This book takes place in the late 1800s and Zink has a refreshing writing style I am finding enjoyable. This easy to read book is a true page turner that has left me eagerly awaiting the next book in the trilogy.

Evermore (The Immortals Book 1) by Alyson Noel
Seventeen-year-old Ever survived the car crash that killed her parents, younger sister, and their dog. Now she lives with an aunt in Southern California, plagued not only by survivor guilt but also by a new ability to hear the thoughts of all around her. She tries to tune out all these distractions by keeping her hoodie up and her iPod cranked loud, until Damen, the cute new boy at school, convinces her to come out of her shell. Damen, however, is frighteningly clever—and has the strange ability to produce tulips from nowhere and disappear himself at critical moments.
For readers looking to fill the void left by the Twilight series, this is a different variation on the girl meets boy love story. Where Twilight has vegetarian vampires, the Immortals has immortal beings. Noel's truly captures the teenage voice. You can read my book review at: Bobbi's Book Nook.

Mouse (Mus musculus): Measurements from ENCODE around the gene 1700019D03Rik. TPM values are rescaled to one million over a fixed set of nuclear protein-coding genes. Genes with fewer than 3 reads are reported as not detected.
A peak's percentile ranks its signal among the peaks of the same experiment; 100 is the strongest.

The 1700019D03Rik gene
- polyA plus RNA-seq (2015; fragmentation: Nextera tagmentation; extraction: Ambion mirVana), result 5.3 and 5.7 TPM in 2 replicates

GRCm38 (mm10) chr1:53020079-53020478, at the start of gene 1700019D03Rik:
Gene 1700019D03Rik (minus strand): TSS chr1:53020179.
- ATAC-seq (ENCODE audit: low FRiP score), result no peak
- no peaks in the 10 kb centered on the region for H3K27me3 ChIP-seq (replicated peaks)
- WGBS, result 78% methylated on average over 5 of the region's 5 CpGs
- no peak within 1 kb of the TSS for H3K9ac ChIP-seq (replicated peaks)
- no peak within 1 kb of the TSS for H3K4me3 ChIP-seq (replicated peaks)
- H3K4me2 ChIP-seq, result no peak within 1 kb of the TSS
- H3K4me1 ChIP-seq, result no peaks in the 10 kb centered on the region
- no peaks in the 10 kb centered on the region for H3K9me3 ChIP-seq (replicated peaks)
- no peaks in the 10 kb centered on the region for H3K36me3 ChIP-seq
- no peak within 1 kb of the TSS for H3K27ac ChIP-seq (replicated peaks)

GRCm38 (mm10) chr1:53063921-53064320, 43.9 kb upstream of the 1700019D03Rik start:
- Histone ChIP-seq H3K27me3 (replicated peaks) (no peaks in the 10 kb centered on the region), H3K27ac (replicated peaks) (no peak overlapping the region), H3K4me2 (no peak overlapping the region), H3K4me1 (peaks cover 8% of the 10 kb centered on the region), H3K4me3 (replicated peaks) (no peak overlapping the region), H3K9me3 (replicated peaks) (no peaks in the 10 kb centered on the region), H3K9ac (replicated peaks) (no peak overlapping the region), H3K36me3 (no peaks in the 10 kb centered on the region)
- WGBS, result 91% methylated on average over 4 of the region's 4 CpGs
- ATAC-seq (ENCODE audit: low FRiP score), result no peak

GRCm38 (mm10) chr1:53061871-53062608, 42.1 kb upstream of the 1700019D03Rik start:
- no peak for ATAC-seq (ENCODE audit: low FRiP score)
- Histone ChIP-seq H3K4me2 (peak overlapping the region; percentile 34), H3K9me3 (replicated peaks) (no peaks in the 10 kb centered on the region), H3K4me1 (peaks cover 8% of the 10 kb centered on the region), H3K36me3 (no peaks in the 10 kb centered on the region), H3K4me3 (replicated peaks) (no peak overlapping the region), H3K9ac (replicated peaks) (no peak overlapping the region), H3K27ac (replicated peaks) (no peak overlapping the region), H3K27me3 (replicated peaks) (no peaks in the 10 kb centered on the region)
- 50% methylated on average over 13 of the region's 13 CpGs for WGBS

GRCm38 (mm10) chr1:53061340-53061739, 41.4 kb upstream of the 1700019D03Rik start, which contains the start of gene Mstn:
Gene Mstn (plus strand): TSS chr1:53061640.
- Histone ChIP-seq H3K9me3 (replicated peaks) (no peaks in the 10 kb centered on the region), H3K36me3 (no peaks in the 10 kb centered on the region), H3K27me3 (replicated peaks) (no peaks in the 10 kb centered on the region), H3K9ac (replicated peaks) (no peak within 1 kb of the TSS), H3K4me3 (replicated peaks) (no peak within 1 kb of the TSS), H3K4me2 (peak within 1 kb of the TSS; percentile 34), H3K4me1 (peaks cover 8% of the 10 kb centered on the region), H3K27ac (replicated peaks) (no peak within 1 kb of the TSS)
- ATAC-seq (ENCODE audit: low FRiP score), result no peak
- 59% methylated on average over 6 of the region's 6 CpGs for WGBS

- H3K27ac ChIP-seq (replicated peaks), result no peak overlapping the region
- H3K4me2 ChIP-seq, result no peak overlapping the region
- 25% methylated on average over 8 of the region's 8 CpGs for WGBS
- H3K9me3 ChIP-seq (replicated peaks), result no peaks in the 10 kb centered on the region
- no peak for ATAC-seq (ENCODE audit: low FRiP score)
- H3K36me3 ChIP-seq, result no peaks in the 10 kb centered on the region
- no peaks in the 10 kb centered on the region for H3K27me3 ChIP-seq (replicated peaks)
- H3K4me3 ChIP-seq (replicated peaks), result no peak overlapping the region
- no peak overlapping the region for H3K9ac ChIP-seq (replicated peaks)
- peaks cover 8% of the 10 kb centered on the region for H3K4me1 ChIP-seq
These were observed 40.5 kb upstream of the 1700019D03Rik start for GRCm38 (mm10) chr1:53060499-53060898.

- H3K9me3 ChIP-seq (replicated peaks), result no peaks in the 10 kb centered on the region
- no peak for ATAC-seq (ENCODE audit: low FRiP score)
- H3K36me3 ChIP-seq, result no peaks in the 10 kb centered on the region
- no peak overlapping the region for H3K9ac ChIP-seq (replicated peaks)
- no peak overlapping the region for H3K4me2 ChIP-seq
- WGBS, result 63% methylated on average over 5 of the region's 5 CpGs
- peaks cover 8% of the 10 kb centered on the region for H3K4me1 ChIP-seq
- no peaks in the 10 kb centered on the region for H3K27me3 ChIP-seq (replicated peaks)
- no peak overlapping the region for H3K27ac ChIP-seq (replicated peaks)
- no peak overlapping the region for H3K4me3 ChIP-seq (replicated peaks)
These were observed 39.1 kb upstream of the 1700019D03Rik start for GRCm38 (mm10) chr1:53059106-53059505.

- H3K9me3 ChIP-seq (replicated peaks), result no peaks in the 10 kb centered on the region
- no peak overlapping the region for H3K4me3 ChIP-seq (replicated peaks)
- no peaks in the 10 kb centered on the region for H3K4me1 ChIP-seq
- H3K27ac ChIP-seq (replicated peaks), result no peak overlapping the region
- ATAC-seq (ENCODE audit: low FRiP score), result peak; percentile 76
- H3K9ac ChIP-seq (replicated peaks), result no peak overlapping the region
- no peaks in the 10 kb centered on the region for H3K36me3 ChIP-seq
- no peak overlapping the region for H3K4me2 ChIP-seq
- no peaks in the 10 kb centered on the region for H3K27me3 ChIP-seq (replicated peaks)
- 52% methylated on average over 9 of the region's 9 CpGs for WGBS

Eli the Good by Silas House
Bicentennial fireworks burn the sky. Bob Seger growls from a transistor radio. And down by the river, girls line up on lawn chairs in pursuit of the perfect tan. Yet for ten-year-old Eli Book, the summer of 1976 is the one that threatened to tear his family apart. There is his distant mother; his traumatized Vietnam vet dad; his wild sister; his former warprotester aunt; and his tough yet troubled best friend, Edie, the only person with whom he can be himself. As tempers flare and his father’s nightmares rage, Eli watches from the sidelines, but soon even he cannot escape the current of conflict. From Silas House comes a tender look at the complexities of childhood and the realities of war — a quintessentially Southern novel filled with music, nostalgic detail, a deep respect for nature, and a powerful sense of place.
I was lucky enough to attend the national book launch of this book by one of my favorite Kentucky authors. House has an authentic Kentucky voice and his writing flows off the page in lyrical form. This is truly a beautiful book.

The Lost Symbol by Dan Brown
I'm not going to give much away about this book because many people have not had a chance to read it yet, but you can check out my book review at Bobbi's Book Nook. Let's just say that it was a real page turner for me, but I was a little disappointed. My infatuation with the fictional character of Robert Langdon is now over.

Monday, September 21, 2009

Reading with the TV On